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In Mexico, pope's warning underscores dangers confronted by priests

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Mexico is the most dangerous place in Latin America to be a Catholic priest. 

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    On his one-day trip to the capital of the Michoacan state, Francis also celebrated Mass and visited the Morelia cathedral.
    Rebecca Blackwell/AP
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In warning parishioners in the troubled state of Michoacán to steer clear of organized crime, Pope Francis on Tuesday offered a blunt if simple bit of counsel: “Jesus would never ask us to be hit men,” he said.

It’s a potent message in a country where more than 100,000 people have been killed in the drug war since 2006, and where some 80 percent of the population identifies as Catholic. But it also highlighted a lesser known challenge for the country: its status as the most dangerous place in Latin America to be a Catholic priest.  

Over the past 3-1/2 years, 11 priests have been brutally murdered, and another two have gone missing. They join a long list of 53 fallen church leaders since 1992, when the Mexico City-based Catholic Multimedia Center (CCM) first started keeping count. The majority of the slain priests died over the past decade, when the drug war came into full swing.

The ongoing threats are tied to priests' positions of leadership in local communities, as well as a lack of support and protection – not only from all levels of government but the church hierarchy as well, analysts say.

“Organized crime has permeated different institutions across the country: the police, the government at all levels,” says Father Omar Sotelo, director of CCM. “These criminals control the situation. When a priest works to help the community, to protect human rights of migrants, women, children, and rural communities, his pastoral labor is inconvenient for organized crime.”

The pope's message – that Mexico’s problems are the responsibility of the entire population – could make a difference here, says Father Sotelo.

“Slowly, the government and the church leadership are becoming aware of this situation,” he says, adding that he hopes this will lead to more protection for those who work in churches across the country.

Churches look past illegal activity

This isn’t the first time priests have been caught up in the region’s violence. From Colombian drug kingpin Pablo Escobar's Robin Hood image in his city of Medellin to present-day Mexico's drug lords who pave roads or maintain the relative peace when they're in control, the church is often under pressure to turn a blind eye to illegal activity, says Rodolfo Soriano Nuñez, a Mexican sociologist and author of “Democracy and Religion in Latin America.”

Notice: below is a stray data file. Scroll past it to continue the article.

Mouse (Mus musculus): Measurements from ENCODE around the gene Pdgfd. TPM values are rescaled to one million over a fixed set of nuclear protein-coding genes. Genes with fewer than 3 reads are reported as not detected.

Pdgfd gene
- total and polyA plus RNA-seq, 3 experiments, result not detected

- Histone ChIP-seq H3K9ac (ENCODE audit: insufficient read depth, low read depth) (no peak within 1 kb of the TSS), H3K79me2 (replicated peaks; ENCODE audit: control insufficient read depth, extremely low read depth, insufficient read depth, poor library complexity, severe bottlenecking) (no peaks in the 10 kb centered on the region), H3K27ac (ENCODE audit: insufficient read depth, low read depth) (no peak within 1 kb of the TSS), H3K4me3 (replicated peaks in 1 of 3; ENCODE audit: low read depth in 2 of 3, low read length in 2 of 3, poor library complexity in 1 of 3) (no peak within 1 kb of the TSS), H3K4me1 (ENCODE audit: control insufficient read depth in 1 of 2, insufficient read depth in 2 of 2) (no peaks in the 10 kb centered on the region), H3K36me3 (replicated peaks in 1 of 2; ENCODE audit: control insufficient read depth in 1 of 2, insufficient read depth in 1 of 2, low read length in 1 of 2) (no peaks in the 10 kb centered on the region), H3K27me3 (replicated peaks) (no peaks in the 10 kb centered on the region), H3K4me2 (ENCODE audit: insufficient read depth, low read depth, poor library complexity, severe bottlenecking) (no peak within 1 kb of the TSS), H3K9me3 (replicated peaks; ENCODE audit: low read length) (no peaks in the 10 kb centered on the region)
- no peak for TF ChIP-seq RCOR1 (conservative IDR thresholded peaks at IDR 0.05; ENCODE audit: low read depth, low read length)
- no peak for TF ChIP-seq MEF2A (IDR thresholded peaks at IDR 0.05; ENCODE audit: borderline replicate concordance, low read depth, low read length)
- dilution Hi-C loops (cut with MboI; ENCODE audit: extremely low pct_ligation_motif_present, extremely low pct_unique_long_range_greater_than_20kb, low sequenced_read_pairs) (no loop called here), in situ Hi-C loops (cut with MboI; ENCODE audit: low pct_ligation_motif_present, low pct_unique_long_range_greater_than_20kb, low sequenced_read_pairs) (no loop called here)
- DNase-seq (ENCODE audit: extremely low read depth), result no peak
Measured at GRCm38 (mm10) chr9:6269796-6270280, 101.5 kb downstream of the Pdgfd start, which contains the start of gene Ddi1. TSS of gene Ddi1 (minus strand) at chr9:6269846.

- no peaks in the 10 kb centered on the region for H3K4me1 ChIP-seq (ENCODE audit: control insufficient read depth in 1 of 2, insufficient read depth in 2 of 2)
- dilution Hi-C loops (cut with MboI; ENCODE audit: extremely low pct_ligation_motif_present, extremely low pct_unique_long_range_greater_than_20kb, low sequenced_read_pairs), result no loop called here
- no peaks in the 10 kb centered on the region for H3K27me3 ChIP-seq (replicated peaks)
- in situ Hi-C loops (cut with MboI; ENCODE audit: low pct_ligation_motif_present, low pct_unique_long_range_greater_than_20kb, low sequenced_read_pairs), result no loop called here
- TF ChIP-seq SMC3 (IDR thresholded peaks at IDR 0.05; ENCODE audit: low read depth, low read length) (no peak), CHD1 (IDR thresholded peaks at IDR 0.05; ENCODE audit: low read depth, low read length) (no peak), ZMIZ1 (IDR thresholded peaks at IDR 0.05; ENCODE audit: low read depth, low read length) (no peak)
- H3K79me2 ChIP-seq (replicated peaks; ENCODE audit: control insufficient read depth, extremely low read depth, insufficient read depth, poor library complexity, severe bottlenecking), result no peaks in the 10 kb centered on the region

In the state of Hidalgo, authorities in 2009 discovered that a Catholic church had been built through the “generosity” of a leader of the deadly Zetas cartel. Some suspect organized criminals use churches for activities such as laundering money or recruiting foot soldiers. 

“If priests are unwilling to play ball with the drug lords, or they tell [parishioners] not to pay extortions, that’s an easy way to become a target,” says Mr. Soriano Nuñez.

Like the majority of crimes in Mexico, most of the murders of these priests have remained unsolved. But they share evidence of a link to organized crime, says Sotelo. "[T]he form in which they are killed, it’s very brutal. It’s torture and assassination and that’s [organized criminals’] way of doing business.” 

Some priests under threat have taken to wearing a bulletproof vest during mass, hiring bodyguards, or cutting back on time spent working with migrants or the poor in cartel-heavy territories.

“Mostly they are killed because their bishops aren’t paying attention,” says Soriano Nuñez. “The church hierarchy is unwilling to criticize the public safety and security policies of the last two governments. They are unwilling to interfere with their relationship with politicians.” 

Many hope the pope’s sharp rebuke of Mexico’s church leaders here will change that.

“Do not lose time or energy in secondary things, in gossip or intrigue, in conceited schemes of careerism, in empty plans for superiority, in unproductive groups that seek benefits or common interests,” Pope Francis said.

“The pope, in his many different messages, mentioned the problems Mexico faces, which are the problems priests are facing,” says Sotelo. “The church, the government, the nation has a responsibility. [The pope] has laid out our work ahead.”

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